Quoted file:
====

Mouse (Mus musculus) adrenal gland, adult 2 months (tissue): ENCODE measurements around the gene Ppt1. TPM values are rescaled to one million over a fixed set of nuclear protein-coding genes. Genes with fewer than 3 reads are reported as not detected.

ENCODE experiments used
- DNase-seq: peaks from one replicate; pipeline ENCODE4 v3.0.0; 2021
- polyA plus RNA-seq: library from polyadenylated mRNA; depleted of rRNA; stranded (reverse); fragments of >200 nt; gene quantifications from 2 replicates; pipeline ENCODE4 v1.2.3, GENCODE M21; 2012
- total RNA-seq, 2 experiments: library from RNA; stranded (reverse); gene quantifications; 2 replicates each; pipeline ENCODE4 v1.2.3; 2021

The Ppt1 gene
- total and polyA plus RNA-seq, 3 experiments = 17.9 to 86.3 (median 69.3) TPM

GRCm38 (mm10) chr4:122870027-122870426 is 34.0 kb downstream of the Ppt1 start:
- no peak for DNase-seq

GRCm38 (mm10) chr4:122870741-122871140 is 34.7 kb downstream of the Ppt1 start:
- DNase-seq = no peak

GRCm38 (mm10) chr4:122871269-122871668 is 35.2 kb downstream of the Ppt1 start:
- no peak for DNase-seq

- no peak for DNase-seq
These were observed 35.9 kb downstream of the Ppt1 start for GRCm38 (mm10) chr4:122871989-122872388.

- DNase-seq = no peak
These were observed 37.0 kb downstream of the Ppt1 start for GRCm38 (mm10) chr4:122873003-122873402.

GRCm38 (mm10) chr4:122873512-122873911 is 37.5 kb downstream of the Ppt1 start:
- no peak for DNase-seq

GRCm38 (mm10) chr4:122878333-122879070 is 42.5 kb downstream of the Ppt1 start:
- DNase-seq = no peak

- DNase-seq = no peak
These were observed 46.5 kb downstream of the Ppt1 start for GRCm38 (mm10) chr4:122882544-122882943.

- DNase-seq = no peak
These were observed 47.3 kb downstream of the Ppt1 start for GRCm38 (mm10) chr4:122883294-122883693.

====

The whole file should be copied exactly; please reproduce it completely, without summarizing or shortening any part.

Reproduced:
Mouse (Mus musculus) adrenal gland, adult 2 months (tissue): ENCODE measurements around the gene Ppt1. TPM values are rescaled to one million over a fixed set of nuclear protein-coding genes. Genes with fewer than 3 reads are reported as not detected.

ENCODE experiments used
- DNase-seq: peaks from one replicate; pipeline ENCODE4 v3.0.0; 2021
- polyA plus RNA-seq: library from polyadenylated mRNA; depleted of rRNA; stranded (reverse); fragments of >200 nt; gene quantifications from 2 replicates; pipeline ENCODE4 v1.2.3, GENCODE M21; 2012
- total RNA-seq, 2 experiments: library from RNA; stranded (reverse); gene quantifications; 2 replicates each; pipeline ENCODE4 v1.2.3; 2021

The Ppt1 gene
- total and polyA plus RNA-seq, 3 experiments = 17.9 to 86.3 (median 69.3) TPM

GRCm38 (mm10) chr4:122870027-122870426 is 34.0 kb downstream of the Ppt1 start:
- no peak for DNase-seq

GRCm38 (mm10) chr4:122870741-122871140 is 34.7 kb downstream of the Ppt1 start:
- DNase-seq = no peak

GRCm38 (mm10) chr4:122871269-122871668 is 35.2 kb downstream of the Ppt1 start:
- no peak for DNase-seq

- no peak for DNase-seq
These were observed 35.9 kb downstream of the Ppt1 start for GRCm38 (mm10) chr4:122871989-122872388.

- DNase-seq = no peak
These were observed 37.0 kb downstream of the Ppt1 start for GRCm38 (mm10) chr4:122873003-122873402.

GRCm38 (mm10) chr4:122873512-122873911 is 37.5 kb downstream of the Ppt1 start:
- no peak for DNase-seq

GRCm38 (mm10) chr4:122878333-122879070 is 42.5 kb downstream of the Ppt1 start:
- DNase-seq = no peak

- DNase-seq = no peak
These were observed 46.5 kb downstream of the Ppt1 start for GRCm38 (mm10) chr4:122882544-122882943.

- DNase-seq = no peak
These were observed 47.3 kb downstream of the Ppt1 start for GRCm38 (mm10) chr4:122883294-122883693.